Thursday, September 21

Carrefour paves the way for Yolanda Díaz’s price limit, which asks that it be extended until after Christmas

The attempt by the second vice president, Yolanda Díaz, for an agreement to limit food prices due to inflation, announced in, adds a relevant point in her favor. The news generated a lot of attention, but also many misgivings. Harsh criticism from the CEOE, opposition from the employers’ associations in the sector, a lowering of expectations from members of the Executive of the socialist wing and even some buts from Podemos. However, the movement of one of the main supermarket companies has altered the picture. Carrefour has been ahead of the rest and has launched a reduced basket with basic products, as Diaz requested, which puts pressure on its competitors in a very competitive market.

Yolanda Díaz’s price limit on food finds opposition in the sector and division in the Government

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Carrefour’s maneuver, which has offered a basket of 30 basic products at 30 euros, has resulted in a meeting this Thursday between the CEO of Carrefour Spain, Alexandre de Palmas, with the second vice president and the Minister of Consumption, Alberto Garzón, to company request.

After her, Díaz and Garzón have appeared before the media to give more details of the recommendations of the second vice-presidency for this shopping basket “at affordable prices”, which will begin work this Monday with a meeting with the main employers of the sector distribution and numerous consumer organizations.

Until Christmas and a changing basket

Yolanda Díaz has explained that, to the initiative announced by Carrefour, the second vice president and the Minister of Consumption have transferred five major recommendations. The first is that the basket with reduced prices be deployed now, to facilitate the start of the school year for many families, and that it be extended until after Christmas.

The vice president highlighted in second place the need for the basket to offer “fresh products and proteins”. Díaz has put as examples that fish, meat, eggs, fruits and vegetables are included, for which Minister Alberto Garzón has highlighted that they are “quality products” to the extent of the possibilities and margins of the companies.

The third recommendation is that the basket is changing, “rotating every week”, with the intention that families who come to it have a varied and balanced diet. Díaz and Garzón have insisted that the Government is not asking companies for a catalog of specific products, but that they try to offer healthy and varied food to consumers.

Fourthly, Yolanda Díaz has asked the companies to launch a special basket for households with a member with celiac disease, with specific foods for these people with prices that are sometimes unaffordable for some families, the vice president pointed out.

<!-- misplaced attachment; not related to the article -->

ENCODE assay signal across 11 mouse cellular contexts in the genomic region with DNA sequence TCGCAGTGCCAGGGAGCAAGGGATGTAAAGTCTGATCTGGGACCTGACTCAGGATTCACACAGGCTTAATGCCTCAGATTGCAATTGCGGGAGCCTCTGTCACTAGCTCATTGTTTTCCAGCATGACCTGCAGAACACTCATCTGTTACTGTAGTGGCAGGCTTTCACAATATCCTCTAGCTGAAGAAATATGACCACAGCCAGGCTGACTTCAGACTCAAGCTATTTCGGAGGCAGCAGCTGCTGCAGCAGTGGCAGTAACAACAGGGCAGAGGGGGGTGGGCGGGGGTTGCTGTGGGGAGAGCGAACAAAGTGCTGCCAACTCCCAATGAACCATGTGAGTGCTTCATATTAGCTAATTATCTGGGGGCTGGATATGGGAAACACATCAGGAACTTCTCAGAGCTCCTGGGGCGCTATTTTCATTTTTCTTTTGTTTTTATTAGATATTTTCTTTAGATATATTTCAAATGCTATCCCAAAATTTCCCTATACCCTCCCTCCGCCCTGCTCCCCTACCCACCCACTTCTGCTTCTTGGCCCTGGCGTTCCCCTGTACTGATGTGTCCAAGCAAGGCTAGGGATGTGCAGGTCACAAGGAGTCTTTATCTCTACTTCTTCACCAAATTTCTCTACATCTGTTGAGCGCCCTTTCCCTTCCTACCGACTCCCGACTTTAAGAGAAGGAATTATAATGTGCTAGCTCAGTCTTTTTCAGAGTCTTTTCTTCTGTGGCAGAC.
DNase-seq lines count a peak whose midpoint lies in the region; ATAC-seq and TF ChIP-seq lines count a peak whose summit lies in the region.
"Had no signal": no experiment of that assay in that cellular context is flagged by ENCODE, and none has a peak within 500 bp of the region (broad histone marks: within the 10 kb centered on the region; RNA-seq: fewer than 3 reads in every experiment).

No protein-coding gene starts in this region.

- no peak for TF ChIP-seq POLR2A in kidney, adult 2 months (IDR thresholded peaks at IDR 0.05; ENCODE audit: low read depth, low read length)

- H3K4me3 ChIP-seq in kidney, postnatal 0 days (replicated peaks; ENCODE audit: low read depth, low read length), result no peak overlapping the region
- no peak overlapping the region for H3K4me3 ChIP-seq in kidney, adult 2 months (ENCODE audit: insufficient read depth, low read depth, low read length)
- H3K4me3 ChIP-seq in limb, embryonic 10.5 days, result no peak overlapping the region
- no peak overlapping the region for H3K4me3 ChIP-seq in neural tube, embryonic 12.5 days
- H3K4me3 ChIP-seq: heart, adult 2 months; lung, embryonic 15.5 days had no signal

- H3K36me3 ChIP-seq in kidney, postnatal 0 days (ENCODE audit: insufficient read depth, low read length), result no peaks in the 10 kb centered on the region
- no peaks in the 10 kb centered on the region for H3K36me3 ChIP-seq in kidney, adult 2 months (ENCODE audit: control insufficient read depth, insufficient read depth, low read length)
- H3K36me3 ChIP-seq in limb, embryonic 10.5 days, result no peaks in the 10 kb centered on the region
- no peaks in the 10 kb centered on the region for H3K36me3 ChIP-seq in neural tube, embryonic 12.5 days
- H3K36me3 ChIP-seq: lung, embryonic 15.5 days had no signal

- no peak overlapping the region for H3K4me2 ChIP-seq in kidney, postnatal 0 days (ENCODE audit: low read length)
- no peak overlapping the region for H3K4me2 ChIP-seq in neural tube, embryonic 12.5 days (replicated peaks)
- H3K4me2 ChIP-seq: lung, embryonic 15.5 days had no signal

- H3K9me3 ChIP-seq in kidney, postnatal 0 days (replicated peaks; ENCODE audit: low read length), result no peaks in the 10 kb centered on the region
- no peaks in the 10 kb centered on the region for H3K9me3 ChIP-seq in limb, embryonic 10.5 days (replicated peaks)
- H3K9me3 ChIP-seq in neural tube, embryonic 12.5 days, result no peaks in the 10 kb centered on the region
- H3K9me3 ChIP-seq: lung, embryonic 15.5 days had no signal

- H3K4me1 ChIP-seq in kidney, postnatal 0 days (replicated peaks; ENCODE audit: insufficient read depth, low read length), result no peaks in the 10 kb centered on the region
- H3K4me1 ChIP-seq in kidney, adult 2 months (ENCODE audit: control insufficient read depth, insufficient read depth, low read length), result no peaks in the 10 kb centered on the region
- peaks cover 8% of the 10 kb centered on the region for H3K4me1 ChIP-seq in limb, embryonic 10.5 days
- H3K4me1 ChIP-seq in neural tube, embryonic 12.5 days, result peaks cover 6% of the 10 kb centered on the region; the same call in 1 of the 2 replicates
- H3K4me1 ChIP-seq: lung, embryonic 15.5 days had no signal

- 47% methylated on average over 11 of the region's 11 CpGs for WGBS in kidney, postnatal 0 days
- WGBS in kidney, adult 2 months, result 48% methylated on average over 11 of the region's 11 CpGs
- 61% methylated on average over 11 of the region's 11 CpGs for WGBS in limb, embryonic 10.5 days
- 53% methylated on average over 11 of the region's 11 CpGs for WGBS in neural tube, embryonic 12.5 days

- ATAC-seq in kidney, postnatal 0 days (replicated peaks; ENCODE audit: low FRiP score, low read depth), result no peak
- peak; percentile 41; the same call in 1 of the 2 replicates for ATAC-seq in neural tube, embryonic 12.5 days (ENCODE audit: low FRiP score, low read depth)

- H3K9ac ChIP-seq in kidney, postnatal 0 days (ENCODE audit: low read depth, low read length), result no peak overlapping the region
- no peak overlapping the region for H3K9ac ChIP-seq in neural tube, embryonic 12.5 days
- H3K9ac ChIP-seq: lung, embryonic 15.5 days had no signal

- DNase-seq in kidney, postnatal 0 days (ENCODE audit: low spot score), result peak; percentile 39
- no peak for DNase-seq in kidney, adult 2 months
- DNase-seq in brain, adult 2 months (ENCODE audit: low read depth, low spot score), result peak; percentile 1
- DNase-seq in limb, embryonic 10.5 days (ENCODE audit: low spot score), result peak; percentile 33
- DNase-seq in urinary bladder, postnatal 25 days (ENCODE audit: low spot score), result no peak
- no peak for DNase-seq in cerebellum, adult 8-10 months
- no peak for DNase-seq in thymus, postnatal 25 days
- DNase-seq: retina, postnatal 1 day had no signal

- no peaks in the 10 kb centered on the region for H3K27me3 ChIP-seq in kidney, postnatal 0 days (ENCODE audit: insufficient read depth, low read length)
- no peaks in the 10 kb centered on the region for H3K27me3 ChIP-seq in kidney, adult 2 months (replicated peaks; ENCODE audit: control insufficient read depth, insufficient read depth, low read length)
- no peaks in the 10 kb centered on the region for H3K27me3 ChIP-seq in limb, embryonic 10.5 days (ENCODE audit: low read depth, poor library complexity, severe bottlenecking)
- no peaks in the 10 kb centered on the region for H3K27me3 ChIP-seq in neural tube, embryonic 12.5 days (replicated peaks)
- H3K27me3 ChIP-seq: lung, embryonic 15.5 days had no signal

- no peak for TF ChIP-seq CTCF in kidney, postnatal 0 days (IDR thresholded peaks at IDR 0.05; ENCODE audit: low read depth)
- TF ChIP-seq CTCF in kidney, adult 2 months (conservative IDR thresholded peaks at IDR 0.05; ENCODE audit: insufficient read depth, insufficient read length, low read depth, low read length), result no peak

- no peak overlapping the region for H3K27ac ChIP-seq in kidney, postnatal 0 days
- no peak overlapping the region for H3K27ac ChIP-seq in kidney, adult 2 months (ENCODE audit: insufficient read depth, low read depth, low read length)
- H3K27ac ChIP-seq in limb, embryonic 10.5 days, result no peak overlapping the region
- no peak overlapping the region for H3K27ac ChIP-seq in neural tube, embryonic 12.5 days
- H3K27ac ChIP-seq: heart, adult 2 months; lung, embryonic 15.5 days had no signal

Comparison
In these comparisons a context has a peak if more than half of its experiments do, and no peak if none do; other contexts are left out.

Finally, Díaz has demanded that the distribution companies that offer this basket of reduced prices do not pass on the cut to the producers. “We ask the large distributors for the effort, which are the ones with business margins for it”, the second vice president has reiterated on several occasions. “This Government will guarantee that the Food Chain Law is complied with,” she insisted.

Pressure for the rest of the sector

Carrefour’s early maneuver by launching its offer before the meeting with the employers next Monday has notably altered the scenario. The position of the main business distribution organizations was in opposition to the proposal and they were inclined, above all, for the Government to intervene through cuts in VAT on food and basic products.

Now, however, the passage of Carrefour generates pressure on the rest of the companies. In the face of inflation, the supermarket employers already warned: the sector is marked by very strong competition. There are about six or seven large companies that dominate the sector, with 50% of the market. It is headed by Mercadona, with 25% of customers, followed by Carrefour, with 9.6%, and Lidl in third place, with 6.2%, according to the latest data from the consulting firm Kantar.

Price increases or decreases in a given area have rapid repercussions on customers, who can easily switch from making purchases at one or another distributor encouraged by movements in prices and offers. Thus, Carrefour’s strategy alters the panorama in the market and puts pressure on the rest with downward prices.

Yolanda Díaz has insisted that the Government will not comment or position itself on commercial offers from specific companies, but has called for a major agreement between the main companies in the sector, about which she has been optimistic. “This is the house of dialogue”, she has reminded her about the social dialogue agreements with employers and unions. Minister Alberto Garzón has gone further and has stated that Carrefour’s initiative “reflects and expresses that it is possible to do it, it is possible to have a basket of products with frozen prices for after Christmas”, he has maintained, which he hopes will be transferred in which more companies offer a basket at limited prices.

Regarding Podemos’s warning that the measure could harm small businesses, which shared on Twitter Pablo Echenique, the second vice president has warned that “an effort” is being asked of large companies because “they are the ones that can do it”, contrary to what happens with small businesses. In any case, Díaz has encouraged people to go to local businesses.

Given the comment by the Minister of Defense, Margarita Robles, who denied Yolanda Díaz’s competence in this matter, the second vice president has warned that the economic measures to alleviate the effects of inflation “are the responsibility of the entire Government, with the president at the helm.”